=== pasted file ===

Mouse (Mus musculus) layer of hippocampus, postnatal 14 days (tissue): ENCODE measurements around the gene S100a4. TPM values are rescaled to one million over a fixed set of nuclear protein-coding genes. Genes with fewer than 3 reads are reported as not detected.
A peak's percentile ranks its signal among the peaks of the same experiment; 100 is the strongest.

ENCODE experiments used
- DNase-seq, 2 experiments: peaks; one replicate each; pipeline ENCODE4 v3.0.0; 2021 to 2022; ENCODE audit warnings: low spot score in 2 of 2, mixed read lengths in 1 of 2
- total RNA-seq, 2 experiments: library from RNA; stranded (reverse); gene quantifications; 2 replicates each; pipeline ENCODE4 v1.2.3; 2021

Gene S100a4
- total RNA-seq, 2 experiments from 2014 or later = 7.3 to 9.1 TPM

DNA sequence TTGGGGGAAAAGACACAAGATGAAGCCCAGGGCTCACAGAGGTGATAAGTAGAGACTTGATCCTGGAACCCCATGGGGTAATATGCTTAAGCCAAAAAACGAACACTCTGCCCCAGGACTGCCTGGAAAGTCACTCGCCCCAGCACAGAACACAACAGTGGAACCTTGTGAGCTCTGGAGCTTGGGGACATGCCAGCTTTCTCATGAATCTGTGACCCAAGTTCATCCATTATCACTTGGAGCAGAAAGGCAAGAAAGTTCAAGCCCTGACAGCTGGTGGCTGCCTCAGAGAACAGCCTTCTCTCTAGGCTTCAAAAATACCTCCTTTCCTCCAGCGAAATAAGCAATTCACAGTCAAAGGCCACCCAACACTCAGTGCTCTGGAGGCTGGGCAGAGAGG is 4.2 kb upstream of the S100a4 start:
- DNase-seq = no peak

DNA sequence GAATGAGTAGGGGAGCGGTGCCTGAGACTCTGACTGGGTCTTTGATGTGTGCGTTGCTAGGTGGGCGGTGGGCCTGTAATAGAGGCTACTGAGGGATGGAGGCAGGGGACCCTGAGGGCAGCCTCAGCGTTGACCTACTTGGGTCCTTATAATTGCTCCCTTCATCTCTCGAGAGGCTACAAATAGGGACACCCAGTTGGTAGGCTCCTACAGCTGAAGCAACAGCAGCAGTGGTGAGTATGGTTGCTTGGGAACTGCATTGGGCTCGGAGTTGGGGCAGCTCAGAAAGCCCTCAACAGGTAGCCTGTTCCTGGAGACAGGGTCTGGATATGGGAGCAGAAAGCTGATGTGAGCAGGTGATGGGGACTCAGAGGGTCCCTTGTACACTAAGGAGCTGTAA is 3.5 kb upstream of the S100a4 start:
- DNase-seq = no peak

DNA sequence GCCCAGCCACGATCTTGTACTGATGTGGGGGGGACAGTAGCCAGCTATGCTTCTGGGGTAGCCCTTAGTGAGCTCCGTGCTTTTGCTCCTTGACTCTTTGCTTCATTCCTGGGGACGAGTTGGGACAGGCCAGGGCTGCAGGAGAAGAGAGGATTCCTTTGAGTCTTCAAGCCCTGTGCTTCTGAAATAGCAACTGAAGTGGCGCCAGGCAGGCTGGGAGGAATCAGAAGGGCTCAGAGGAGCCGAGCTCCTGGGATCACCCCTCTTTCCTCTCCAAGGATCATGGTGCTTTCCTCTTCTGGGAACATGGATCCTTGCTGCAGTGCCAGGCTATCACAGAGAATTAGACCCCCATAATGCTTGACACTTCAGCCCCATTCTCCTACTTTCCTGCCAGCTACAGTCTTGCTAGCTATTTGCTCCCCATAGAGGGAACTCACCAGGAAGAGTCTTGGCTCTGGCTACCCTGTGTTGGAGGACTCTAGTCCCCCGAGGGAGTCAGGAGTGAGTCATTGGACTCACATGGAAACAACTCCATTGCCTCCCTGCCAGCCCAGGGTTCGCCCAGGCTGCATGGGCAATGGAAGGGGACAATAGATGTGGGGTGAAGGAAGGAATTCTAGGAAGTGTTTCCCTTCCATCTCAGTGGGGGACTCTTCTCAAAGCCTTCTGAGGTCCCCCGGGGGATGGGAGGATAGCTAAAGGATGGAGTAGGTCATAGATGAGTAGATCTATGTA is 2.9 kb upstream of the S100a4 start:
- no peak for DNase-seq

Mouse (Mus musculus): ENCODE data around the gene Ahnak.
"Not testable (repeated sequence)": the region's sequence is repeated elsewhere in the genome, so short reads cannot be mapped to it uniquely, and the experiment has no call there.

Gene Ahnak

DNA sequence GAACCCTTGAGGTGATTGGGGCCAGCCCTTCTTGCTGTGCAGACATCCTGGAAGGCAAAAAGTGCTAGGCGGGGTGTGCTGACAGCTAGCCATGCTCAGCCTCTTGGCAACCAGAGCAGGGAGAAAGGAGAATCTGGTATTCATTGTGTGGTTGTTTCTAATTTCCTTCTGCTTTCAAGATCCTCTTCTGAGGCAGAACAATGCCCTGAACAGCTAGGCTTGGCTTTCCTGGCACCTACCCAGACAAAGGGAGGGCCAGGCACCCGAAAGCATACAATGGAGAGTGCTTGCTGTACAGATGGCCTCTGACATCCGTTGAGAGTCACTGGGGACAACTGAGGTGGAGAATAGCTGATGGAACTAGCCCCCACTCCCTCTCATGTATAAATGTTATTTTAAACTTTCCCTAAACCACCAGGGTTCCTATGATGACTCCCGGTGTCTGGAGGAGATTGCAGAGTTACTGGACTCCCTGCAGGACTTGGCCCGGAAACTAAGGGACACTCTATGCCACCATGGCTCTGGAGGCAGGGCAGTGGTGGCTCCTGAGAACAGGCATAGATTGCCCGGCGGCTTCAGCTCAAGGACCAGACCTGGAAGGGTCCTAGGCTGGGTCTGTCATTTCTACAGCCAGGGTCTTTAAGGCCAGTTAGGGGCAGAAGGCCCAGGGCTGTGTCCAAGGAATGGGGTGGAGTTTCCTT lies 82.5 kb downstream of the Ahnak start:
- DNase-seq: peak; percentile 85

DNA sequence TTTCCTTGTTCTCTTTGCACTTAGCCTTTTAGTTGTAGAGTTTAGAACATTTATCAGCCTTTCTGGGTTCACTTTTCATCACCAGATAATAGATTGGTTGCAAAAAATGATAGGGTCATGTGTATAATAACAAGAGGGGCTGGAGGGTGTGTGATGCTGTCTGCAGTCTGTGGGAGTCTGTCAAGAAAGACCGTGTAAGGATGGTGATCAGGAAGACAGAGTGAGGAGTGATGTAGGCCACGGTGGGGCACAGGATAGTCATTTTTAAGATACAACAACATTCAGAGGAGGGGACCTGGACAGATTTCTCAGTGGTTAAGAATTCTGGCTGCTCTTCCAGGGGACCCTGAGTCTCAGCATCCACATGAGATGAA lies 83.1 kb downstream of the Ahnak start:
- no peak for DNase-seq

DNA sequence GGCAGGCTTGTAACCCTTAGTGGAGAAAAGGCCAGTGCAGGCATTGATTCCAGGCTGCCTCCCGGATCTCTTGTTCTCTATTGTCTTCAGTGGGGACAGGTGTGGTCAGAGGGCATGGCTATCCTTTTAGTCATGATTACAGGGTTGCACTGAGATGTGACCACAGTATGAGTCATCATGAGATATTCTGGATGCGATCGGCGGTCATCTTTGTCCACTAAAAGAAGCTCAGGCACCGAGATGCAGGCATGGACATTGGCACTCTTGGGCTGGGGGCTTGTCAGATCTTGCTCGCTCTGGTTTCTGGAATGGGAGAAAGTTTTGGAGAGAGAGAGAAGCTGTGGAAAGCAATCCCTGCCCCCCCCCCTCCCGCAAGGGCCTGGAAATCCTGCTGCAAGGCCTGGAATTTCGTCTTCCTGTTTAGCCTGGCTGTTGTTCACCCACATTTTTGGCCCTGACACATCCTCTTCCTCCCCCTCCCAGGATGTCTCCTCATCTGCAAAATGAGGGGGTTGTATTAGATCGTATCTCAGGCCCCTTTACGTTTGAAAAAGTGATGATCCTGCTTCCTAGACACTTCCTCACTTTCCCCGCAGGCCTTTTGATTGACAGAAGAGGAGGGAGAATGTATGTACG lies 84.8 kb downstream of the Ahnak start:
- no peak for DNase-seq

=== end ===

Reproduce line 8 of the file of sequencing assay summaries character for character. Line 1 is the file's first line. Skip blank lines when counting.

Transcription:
DNA sequence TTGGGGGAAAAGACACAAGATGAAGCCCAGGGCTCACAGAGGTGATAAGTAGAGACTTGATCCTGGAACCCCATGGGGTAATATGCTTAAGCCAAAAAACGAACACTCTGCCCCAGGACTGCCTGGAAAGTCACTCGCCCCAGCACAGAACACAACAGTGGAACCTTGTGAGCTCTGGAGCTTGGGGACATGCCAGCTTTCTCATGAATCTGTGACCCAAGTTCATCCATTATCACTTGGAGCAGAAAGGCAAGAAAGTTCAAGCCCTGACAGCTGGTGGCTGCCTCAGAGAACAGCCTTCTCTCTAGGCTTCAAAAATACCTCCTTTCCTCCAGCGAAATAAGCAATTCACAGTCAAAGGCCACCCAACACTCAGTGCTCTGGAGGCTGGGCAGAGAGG is 4.2 kb upstream of the S100a4 start: